Yazomi
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#1
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#1
Hi there, could someone please explain the use of each section of the structure of the tRNA please, the text book only showed the picture and websites doesn’t explains what I am looking for
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macpatgh-Sheldon
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Hi looking at the tRNA molecule as an upright "cloverleaf" shape, the upper end (open end) has the nitrogen base sequence that allows it to attach to a specific amino acid in a lock and key fashion similar to the attachment of an enzyme's active site to the substrate molecule.

The "bottom" end (closed end in a way) is the part that possesses the anti-codon i.e. the triplet sequence of bases complementary to the codon on the mRNA that codes for the same specific amino acid that is able to bind to this particular tRNA.

Another fact to know is that a tRNA molecule has approx. 80 nucleotides (you will know that a nucleotide consists of a nitrogen base, a pentose sugar (here ribose) and as phosphate group.
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Yazomi
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#3
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#3
Ahh thank you so much!! Are there no need to know the use of the base pares on the left and right chunk of the tRNA for the exam
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macpatgh-Sheldon
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#4
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Hi again young man - I am not fully conversant with the detailed syllabus for OCR, but I know that they do not expect you to know irrelevant info or info with no practical importance or even incorrect info [like Edexcel do], so it is unlikely that you would need to know the importance of the two "horizontal arms" of the tRNA molecule [with the unpaired bases].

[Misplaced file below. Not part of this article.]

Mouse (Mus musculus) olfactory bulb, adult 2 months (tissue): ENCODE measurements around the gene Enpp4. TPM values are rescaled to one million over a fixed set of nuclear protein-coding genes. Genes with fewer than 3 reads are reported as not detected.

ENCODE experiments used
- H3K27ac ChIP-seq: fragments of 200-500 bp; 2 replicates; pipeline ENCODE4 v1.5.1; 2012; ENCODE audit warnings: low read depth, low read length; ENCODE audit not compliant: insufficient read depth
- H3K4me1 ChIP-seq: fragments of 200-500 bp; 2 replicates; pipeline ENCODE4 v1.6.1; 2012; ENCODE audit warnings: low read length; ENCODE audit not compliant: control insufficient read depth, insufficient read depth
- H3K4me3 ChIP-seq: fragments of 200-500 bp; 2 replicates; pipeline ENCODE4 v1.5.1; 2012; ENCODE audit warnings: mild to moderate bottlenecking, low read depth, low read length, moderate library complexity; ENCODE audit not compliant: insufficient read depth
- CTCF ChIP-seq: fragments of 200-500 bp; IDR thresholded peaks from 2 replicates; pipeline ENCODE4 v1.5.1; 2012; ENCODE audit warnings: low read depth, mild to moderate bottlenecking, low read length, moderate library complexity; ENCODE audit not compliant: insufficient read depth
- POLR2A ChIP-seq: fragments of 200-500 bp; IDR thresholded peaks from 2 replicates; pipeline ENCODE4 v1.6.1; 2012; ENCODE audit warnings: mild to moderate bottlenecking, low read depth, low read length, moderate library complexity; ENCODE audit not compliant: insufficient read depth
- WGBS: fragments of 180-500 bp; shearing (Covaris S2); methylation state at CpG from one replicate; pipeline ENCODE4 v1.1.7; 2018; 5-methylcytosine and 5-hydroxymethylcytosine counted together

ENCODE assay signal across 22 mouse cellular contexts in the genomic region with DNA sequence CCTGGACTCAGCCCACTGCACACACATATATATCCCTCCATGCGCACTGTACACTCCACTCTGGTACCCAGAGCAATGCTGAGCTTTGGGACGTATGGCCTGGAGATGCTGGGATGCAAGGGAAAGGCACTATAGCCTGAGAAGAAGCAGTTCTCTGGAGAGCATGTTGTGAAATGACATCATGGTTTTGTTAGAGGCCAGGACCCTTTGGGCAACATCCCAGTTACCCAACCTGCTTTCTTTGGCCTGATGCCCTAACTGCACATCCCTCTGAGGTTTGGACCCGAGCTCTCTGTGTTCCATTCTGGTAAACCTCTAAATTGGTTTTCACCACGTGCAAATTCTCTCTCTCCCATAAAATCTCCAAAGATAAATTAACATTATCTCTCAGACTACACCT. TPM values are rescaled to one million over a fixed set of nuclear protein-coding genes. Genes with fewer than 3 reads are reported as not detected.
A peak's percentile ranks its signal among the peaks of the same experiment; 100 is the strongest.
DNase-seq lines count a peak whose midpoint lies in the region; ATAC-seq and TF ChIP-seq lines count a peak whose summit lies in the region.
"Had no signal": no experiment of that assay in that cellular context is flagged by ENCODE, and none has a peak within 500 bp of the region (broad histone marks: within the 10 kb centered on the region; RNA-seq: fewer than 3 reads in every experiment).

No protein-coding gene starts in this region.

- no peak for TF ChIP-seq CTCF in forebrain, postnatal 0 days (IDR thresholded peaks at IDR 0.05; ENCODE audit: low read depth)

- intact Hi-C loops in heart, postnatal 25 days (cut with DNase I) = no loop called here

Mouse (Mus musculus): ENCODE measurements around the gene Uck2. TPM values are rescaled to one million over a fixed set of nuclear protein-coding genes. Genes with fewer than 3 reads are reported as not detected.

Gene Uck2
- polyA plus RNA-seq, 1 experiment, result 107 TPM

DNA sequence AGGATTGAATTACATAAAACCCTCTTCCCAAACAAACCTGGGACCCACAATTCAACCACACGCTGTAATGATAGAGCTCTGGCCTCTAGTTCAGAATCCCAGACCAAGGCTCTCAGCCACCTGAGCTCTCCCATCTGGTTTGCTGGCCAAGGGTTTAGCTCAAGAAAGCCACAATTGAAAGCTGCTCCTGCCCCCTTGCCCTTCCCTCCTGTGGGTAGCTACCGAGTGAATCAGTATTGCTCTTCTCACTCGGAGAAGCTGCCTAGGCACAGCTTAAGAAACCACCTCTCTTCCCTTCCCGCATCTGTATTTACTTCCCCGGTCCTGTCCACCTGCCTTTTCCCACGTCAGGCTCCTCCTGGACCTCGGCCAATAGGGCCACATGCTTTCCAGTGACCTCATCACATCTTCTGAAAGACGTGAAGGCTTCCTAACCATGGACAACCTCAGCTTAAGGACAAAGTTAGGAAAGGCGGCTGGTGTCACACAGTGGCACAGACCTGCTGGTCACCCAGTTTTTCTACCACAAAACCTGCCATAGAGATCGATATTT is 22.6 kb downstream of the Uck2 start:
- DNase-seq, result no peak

Having said that, if you are aiming for A* or even for out-of-syllabus info for a synoptic essay Q, it might be worth knowing that the above-mentioned arms (called T-stem and D-stem, respectively), help in the identification of the correct amino acid to bind to a specific tRNA [and for the proofreading step that follows this binding], and for correct alignment of the aa-tRNA [aminoacyl-tRNA) synthetase enzyme (dw if you cannot remember this - same goes for the pic I am about to upload - these are degree level pieces of info).

Good luck!
M (specialist biology tutor)
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macpatgh-Sheldon
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#5
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#5
Here's the pic as promised!
Yazomi

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Yazomi
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#6
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(Original post by macpatgh-Sheldon)
Hi again young man - I am not fully conversant with the detailed syllabus for OCR, but I know that they do not expect you to know irrelevant info or info with no practical importance or even incorrect info [like Edexcel do], so it is unlikely that you would need to know the importance of the two "horizontal arms" of the tRNA molecule [with the unpaired bases].

Having said that, if you are aiming for A* or even for out-of-syllabus info for a synoptic essay Q, it might be worth knowing that the above-mentioned arms (called T-stem and D-stem, respectively), help in the identification of the correct amino acid to bind to a specific tRNA [and for the proofreading step that follows this binding], and for correct alignment of the aa-tRNA [aminoacyl-tRNA) synthetase enzyme (dw if you cannot remember this - same goes for the pic I am about to upload - these are degree level pieces of info).

Good luck!
M (specialist biology tutor)
Ah I see, thank you so much! That was really helpful :) it makes sense in my head now
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